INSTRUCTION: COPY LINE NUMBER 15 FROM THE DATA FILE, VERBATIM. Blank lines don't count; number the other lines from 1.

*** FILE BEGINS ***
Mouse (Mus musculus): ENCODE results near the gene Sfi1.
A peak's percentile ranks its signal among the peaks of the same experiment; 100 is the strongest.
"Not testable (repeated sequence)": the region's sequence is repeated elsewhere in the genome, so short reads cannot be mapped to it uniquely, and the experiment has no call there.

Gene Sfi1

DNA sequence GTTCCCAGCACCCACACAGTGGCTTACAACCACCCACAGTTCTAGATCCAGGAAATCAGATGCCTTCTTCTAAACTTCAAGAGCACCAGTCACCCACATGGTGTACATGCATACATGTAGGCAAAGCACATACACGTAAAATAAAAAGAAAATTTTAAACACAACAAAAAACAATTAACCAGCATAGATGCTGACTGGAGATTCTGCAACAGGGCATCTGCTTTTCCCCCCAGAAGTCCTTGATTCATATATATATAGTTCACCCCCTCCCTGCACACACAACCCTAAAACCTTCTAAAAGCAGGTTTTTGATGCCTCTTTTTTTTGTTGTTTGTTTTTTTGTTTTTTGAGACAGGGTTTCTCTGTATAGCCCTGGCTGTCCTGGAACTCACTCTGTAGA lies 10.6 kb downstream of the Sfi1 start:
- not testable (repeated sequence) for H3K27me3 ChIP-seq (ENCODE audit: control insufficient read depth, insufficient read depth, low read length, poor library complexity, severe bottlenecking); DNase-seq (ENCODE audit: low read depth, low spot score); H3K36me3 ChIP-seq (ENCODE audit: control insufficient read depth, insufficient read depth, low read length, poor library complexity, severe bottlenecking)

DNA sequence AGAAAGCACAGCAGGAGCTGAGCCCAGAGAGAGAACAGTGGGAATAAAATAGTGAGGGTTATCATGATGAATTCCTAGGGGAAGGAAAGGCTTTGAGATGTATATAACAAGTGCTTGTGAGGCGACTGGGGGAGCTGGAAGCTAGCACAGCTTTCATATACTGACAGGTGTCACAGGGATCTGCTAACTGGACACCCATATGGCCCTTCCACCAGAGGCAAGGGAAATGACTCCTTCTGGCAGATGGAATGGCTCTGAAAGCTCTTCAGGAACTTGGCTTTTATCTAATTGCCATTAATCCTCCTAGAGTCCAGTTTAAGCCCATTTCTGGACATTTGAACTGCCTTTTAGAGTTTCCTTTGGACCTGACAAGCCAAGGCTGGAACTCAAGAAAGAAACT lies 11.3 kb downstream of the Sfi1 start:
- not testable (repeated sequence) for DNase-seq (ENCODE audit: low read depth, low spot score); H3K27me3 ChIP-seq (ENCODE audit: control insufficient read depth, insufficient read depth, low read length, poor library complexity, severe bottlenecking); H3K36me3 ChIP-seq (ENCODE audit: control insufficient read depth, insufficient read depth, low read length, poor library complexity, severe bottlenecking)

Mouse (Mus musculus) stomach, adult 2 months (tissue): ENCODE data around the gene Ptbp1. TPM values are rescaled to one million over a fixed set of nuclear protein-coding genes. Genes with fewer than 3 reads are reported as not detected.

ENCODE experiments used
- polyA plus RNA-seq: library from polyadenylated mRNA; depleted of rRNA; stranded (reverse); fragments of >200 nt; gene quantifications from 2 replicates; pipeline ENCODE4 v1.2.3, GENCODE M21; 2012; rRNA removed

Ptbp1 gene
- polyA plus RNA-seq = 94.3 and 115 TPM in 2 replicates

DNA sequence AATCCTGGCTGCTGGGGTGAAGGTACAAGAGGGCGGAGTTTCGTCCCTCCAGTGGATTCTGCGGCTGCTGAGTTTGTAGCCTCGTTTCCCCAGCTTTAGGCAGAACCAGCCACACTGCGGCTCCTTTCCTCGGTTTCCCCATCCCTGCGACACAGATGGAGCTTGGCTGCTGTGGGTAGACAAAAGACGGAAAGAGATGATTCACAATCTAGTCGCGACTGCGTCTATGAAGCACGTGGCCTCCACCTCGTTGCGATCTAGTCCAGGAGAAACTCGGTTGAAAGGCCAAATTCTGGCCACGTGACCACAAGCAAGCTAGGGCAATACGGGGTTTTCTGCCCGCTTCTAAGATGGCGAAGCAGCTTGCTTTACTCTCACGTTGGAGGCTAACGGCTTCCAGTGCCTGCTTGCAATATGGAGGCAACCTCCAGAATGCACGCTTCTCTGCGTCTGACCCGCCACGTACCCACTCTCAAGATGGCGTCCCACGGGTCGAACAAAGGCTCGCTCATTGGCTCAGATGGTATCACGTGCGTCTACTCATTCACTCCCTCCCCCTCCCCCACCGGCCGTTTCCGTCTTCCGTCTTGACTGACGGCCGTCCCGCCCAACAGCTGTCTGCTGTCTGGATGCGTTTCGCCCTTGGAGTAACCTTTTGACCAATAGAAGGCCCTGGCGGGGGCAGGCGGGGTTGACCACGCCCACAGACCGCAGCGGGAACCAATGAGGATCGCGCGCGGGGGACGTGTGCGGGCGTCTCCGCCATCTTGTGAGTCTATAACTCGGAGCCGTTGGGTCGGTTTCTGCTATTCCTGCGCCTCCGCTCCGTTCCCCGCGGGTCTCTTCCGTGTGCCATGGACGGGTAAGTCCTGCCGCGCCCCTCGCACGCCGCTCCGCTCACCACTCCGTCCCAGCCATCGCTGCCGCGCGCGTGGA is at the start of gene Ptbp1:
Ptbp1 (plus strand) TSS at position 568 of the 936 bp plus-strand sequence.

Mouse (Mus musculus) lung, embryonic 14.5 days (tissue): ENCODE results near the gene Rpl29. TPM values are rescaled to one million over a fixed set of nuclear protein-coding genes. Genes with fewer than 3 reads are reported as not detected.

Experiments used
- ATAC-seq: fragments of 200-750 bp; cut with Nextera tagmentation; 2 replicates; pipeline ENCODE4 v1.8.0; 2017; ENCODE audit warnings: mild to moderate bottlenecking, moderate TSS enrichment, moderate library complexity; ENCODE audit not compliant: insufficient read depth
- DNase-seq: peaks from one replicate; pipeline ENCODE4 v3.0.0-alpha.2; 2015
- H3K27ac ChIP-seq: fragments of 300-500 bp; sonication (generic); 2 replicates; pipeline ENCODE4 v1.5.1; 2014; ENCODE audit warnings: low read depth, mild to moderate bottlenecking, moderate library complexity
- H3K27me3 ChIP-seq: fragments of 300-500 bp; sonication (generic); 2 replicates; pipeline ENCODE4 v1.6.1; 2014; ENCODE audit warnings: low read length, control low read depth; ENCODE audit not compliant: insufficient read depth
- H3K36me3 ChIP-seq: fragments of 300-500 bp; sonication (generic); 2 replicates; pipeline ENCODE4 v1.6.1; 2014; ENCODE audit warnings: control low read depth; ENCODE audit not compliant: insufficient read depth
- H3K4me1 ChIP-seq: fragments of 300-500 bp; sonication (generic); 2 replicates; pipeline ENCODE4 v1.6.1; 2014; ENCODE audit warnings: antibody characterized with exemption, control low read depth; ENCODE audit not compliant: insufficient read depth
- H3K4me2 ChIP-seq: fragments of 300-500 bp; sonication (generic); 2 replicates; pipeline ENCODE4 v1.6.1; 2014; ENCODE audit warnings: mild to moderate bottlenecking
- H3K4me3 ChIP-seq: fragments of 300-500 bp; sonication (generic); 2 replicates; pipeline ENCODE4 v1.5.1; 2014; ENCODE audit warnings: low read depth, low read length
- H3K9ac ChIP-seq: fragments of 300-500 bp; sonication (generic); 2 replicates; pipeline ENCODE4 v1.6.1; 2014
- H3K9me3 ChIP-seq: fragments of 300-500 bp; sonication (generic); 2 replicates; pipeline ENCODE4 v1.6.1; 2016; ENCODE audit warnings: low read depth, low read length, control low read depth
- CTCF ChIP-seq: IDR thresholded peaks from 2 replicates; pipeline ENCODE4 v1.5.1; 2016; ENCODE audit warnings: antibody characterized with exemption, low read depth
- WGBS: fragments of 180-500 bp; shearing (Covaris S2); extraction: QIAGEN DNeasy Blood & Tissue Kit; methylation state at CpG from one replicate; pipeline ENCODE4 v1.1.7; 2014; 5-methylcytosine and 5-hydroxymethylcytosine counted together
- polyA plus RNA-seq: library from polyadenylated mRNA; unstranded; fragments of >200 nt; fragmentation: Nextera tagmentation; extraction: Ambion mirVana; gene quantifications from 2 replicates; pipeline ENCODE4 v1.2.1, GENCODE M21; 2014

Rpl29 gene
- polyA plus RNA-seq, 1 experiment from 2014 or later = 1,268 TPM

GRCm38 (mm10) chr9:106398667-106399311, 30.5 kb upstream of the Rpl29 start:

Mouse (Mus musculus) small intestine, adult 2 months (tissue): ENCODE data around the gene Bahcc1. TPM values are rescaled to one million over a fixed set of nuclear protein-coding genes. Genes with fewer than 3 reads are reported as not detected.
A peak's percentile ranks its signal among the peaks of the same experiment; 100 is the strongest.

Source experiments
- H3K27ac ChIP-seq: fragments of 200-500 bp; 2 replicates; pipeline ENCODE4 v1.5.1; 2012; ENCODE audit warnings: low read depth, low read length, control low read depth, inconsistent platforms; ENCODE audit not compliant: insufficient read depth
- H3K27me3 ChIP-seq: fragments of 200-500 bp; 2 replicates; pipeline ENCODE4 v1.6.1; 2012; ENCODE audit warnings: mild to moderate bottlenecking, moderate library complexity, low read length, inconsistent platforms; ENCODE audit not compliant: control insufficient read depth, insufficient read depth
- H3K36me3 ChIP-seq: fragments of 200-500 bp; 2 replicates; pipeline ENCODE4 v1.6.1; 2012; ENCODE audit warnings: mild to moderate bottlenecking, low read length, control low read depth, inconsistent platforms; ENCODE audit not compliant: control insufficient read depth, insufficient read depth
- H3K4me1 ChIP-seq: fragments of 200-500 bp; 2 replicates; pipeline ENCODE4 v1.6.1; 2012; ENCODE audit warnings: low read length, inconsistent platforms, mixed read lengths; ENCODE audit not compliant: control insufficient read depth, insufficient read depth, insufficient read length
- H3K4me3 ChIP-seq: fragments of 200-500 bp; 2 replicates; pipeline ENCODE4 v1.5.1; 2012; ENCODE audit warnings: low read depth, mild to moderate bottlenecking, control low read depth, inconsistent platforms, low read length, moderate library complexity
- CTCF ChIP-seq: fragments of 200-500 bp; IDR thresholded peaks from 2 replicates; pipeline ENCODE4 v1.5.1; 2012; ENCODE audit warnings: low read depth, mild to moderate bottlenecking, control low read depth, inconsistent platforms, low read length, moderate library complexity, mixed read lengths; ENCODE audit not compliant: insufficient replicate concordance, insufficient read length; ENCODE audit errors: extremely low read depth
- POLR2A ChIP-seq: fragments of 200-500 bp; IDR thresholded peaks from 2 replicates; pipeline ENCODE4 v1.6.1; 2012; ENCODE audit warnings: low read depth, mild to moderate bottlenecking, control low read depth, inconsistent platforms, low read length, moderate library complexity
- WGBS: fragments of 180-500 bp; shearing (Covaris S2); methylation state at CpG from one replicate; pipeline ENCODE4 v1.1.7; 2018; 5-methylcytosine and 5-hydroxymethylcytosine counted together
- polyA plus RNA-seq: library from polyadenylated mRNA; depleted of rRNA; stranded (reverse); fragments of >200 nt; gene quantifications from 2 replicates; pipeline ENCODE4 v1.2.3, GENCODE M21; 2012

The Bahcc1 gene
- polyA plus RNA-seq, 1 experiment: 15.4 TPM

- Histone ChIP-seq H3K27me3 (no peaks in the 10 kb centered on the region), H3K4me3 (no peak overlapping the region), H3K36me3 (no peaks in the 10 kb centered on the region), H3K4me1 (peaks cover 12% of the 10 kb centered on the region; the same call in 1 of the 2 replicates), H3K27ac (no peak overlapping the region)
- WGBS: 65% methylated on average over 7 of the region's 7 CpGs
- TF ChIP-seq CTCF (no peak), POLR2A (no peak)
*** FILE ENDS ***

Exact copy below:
Ptbp1 (plus strand) TSS at position 568 of the 936 bp plus-strand sequence.